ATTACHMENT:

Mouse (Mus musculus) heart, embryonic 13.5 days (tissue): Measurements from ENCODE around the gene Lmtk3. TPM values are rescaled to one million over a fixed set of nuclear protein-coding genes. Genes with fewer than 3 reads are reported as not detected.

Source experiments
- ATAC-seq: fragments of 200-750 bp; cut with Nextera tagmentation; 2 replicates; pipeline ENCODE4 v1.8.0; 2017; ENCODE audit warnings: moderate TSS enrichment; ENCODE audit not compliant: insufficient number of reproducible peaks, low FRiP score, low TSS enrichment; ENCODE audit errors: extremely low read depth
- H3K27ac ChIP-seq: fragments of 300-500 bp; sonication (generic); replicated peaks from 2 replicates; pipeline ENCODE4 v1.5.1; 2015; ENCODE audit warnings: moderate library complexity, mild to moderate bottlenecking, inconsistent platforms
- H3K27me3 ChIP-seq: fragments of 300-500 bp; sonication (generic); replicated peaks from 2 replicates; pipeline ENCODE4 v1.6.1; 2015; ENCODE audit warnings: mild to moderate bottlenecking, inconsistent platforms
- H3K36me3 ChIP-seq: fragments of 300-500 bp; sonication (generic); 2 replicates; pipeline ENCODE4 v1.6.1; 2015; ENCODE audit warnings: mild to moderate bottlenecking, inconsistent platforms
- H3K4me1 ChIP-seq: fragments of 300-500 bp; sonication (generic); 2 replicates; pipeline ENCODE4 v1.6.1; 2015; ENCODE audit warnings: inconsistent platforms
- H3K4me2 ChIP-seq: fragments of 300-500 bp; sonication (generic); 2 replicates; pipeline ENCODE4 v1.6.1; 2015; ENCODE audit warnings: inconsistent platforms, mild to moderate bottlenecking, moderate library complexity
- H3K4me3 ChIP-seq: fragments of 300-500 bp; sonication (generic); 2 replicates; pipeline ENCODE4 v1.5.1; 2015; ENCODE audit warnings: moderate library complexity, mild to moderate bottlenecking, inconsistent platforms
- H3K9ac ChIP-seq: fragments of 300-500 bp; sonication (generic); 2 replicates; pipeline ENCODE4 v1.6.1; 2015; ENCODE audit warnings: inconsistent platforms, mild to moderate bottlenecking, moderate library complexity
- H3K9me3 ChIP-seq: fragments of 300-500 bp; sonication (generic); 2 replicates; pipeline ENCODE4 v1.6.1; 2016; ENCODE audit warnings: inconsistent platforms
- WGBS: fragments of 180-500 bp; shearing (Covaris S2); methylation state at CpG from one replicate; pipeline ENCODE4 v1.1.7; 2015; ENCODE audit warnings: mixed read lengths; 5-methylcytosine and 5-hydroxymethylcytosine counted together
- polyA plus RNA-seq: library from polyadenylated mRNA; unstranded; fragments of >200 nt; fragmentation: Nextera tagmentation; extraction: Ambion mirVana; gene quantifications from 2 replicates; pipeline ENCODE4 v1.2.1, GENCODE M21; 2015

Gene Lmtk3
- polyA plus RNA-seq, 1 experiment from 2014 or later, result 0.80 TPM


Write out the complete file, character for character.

Mouse (Mus musculus) heart, embryonic 13.5 days (tissue): Measurements from ENCODE around the gene Lmtk3. TPM values are rescaled to one million over a fixed set of nuclear protein-coding genes. Genes with fewer than 3 reads are reported as not detected.

Source experiments
- ATAC-seq: fragments of 200-750 bp; cut with Nextera tagmentation; 2 replicates; pipeline ENCODE4 v1.8.0; 2017; ENCODE audit warnings: moderate TSS enrichment; ENCODE audit not compliant: insufficient number of reproducible peaks, low FRiP score, low TSS enrichment; ENCODE audit errors: extremely low read depth
- H3K27ac ChIP-seq: fragments of 300-500 bp; sonication (generic); replicated peaks from 2 replicates; pipeline ENCODE4 v1.5.1; 2015; ENCODE audit warnings: moderate library complexity, mild to moderate bottlenecking, inconsistent platforms
- H3K27me3 ChIP-seq: fragments of 300-500 bp; sonication (generic); replicated peaks from 2 replicates; pipeline ENCODE4 v1.6.1; 2015; ENCODE audit warnings: mild to moderate bottlenecking, inconsistent platforms
- H3K36me3 ChIP-seq: fragments of 300-500 bp; sonication (generic); 2 replicates; pipeline ENCODE4 v1.6.1; 2015; ENCODE audit warnings: mild to moderate bottlenecking, inconsistent platforms
- H3K4me1 ChIP-seq: fragments of 300-500 bp; sonication (generic); 2 replicates; pipeline ENCODE4 v1.6.1; 2015; ENCODE audit warnings: inconsistent platforms
- H3K4me2 ChIP-seq: fragments of 300-500 bp; sonication (generic); 2 replicates; pipeline ENCODE4 v1.6.1; 2015; ENCODE audit warnings: inconsistent platforms, mild to moderate bottlenecking, moderate library complexity
- H3K4me3 ChIP-seq: fragments of 300-500 bp; sonication (generic); 2 replicates; pipeline ENCODE4 v1.5.1; 2015; ENCODE audit warnings: moderate library complexity, mild to moderate bottlenecking, inconsistent platforms
- H3K9ac ChIP-seq: fragments of 300-500 bp; sonication (generic); 2 replicates; pipeline ENCODE4 v1.6.1; 2015; ENCODE audit warnings: inconsistent platforms, mild to moderate bottlenecking, moderate library complexity
- H3K9me3 ChIP-seq: fragments of 300-500 bp; sonication (generic); 2 replicates; pipeline ENCODE4 v1.6.1; 2016; ENCODE audit warnings: inconsistent platforms
- WGBS: fragments of 180-500 bp; shearing (Covaris S2); methylation state at CpG from one replicate; pipeline ENCODE4 v1.1.7; 2015; ENCODE audit warnings: mixed read lengths; 5-methylcytosine and 5-hydroxymethylcytosine counted together
- polyA plus RNA-seq: library from polyadenylated mRNA; unstranded; fragments of >200 nt; fragmentation: Nextera tagmentation; extraction: Ambion mirVana; gene quantifications from 2 replicates; pipeline ENCODE4 v1.2.1, GENCODE M21; 2015

Gene Lmtk3
- polyA plus RNA-seq, 1 experiment from 2014 or later, result 0.80 TPM